Optical dating and soil micromorphology at MacCauley's Beach, New South Wales, Australia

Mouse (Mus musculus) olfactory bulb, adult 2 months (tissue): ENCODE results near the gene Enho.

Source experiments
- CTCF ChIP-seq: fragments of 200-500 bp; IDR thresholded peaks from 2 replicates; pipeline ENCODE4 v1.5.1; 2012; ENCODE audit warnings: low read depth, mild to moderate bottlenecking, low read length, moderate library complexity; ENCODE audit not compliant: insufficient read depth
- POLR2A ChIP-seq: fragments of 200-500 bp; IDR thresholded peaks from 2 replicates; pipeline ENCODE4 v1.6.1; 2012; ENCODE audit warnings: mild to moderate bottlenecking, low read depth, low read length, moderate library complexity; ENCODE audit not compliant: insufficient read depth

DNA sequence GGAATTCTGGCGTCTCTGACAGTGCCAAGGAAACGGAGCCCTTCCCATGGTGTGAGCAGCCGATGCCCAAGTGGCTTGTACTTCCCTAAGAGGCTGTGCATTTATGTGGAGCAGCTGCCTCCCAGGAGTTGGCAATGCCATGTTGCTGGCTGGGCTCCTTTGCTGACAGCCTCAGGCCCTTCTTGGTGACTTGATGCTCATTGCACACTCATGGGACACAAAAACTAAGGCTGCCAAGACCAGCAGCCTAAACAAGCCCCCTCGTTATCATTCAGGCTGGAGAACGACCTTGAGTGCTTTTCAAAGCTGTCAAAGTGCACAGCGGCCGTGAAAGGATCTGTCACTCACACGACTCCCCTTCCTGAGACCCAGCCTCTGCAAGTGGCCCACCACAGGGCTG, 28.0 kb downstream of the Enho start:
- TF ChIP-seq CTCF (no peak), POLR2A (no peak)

The ability to position landscapes in a context of time and space is a particular goal of Quaternary science research. The lack of context for dating samples published previously for MacCauley's Beach, an important site for the reconstruction of Australian sea levels, warranted a re-evaluation of both the site stratigraphy and chronology. In this study, we combined optically stimulated luminescence (OSL) dating of sedimentary quartz grains and soil micromorphology of the same samples to improve our understanding of the depositional history and chronology of the sediments. This combination allowed the contextualization of samples not only in time and space, but also in terms of their depositional histories. The latter is important in OSL dating, where pre-, syn- and post-depositional processes can all influence the accuracy and precision of the final age estimates. The sediment profile at MacCauley's Beach is made up of three major units. The basal mottled mud layer has undergone extensive pedogenesis since deposition, and only a minimum age of 14.7 ± 2.7 ka could be calculated. The overlying grey mud, with OSL ages from the bottom and top of the unit of 10.0 ± 0.7 and 7.7 ± 0.5 ka, respectively, shows evidence of soil structure collapse. This unit correspond to the onset of the mid-Holocene sea-level high stand for this region. The overlying sand layer was first deposited at 7.5 ± 0.4 ka, with deposition continuing beyond 6.6 ± 0.4 ka. Not only does the chronology presented constrain the timing of deposition (and the extent of post-depositional processes) at MacCauley's Beach, but the methodological approach used here can be applied to any site to aid in the interpretation of formation processes and assess their influence on OSL age determination.
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